The Unique Way Coffee Beans Can 'Season' Your Negroni

If you've ever had a cocktail garnished with coffee beans, chances are it was a Sambuca. This Italian anise-flavored liqueur has been given the coffee bean treatment for decades, if not centuries, with the number of beans — traditionally, it's three — attributed either to the Catholic trinity or to more generalized toasts to health, wealth, and happiness. But although Sambuca is the drink most commonly associated with coffee beans, it's not necessarily the one which benefits most from the flavoring provided by contact with the beans. The Negroni, another iconic Italian sipper, benefits much more in this respect.

For those who've forgotten (or never knew in the first place), the Negroni is made from equal parts Campari, sweet vermouth, and gin. The mixture is stirred and strained into an appropriate glass. Some garnish it with a twist of orange (or even blood orange), but as previously noted, coffee beans are even better. What is it particularly about this cocktail that responds to coffee beans? Well, that's the beauty of this alternative garnish. It actually improves the harmonious whole of all the ingredients.

How coffee beans are used in contemporary mixology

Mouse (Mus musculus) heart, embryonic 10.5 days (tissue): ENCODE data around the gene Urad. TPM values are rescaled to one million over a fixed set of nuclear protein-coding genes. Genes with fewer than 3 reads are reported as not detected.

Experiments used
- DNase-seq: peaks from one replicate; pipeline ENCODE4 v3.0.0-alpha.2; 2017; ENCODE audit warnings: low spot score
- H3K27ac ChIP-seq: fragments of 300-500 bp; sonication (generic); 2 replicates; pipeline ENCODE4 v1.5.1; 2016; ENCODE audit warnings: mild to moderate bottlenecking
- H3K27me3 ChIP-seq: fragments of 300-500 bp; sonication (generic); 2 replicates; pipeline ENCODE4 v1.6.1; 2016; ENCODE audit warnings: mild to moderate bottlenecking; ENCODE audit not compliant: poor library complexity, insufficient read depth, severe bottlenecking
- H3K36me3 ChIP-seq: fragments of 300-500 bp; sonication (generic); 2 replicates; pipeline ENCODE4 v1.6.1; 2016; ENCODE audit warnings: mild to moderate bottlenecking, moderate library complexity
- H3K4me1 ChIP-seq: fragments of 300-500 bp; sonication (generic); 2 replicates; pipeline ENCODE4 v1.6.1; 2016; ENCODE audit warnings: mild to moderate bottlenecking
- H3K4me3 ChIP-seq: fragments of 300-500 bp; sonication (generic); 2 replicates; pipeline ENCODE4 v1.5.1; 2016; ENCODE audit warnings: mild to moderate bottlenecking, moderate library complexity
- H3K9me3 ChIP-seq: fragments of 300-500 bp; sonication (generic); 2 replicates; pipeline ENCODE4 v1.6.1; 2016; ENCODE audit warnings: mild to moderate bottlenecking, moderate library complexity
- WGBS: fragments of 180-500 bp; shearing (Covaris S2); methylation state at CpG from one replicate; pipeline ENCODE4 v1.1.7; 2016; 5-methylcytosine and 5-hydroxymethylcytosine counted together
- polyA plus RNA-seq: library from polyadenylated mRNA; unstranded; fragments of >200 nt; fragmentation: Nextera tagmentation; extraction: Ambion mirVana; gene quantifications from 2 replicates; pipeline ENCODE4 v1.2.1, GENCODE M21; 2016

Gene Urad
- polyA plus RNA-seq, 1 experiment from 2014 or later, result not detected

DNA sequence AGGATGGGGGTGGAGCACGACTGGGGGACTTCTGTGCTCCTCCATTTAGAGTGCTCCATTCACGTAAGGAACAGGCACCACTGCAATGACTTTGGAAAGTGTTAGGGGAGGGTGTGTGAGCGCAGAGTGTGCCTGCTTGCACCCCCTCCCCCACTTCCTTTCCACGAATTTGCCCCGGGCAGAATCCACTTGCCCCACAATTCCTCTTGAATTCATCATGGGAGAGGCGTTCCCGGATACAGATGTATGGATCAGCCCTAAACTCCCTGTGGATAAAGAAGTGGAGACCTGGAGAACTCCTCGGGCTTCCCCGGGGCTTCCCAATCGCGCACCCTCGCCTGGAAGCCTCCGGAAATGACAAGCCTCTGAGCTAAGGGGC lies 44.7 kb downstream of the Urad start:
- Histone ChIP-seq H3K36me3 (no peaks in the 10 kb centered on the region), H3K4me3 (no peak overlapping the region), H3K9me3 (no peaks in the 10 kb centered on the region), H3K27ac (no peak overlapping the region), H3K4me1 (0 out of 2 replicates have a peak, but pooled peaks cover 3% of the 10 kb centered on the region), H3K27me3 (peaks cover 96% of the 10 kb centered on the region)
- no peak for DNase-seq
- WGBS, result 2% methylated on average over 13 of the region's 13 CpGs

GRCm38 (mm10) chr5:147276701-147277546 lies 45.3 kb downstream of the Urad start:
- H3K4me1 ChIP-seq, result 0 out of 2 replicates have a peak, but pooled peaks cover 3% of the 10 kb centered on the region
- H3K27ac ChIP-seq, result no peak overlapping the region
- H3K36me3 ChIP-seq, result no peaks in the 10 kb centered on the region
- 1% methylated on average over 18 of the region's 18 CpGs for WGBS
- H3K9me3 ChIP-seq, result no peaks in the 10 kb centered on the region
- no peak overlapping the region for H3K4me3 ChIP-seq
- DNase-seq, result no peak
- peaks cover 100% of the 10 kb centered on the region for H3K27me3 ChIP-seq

Coffee beans provide a delicate flavoring that can improve almost any drink, although it seems they're particularly well-suited to complementing the naturally occurring caramel and spice flavors found in sweet vermouth and whiskies. It should come as no surprise then that Nico de Soto, the Parisian mixologist who has popularized the technique, prefers using coffee beans to 'season' classic cocktails like the Negroni and the Manhattan, each of which includes one of these spirits.

Of course, the Negroni's receptiveness to coffee had already been established by one of its most recent variations: the coffee Negroni. This version of the iconic cocktail includes a shot of espresso along with the usual trio of ingredients. Although it has only become commonly served within the past decade or so, the addition of coffee has been hailed by bartenders. "The complex, bitter sweet ingredients are naturally pleasing for anyone obsessed with quality specialty coffee," notes mixologist Stephen Kurpinsky in Perfect Daily Grind.

De Soto's coffee bean seasoning offers a more subtle approach; so subtle that the flavor can be overpowered, which is why he doesn't recommend it with some liquors (especially those with higher proofs). It's also important to use the right kind of beans. Oily French roast beans are the best because, as de Soto explains to Punch, "More oil, more flavor." The oil from roasting is the key to creating the distinctive chocolate and caramel flavors which harmonize so well with the Negroni's other ingredients.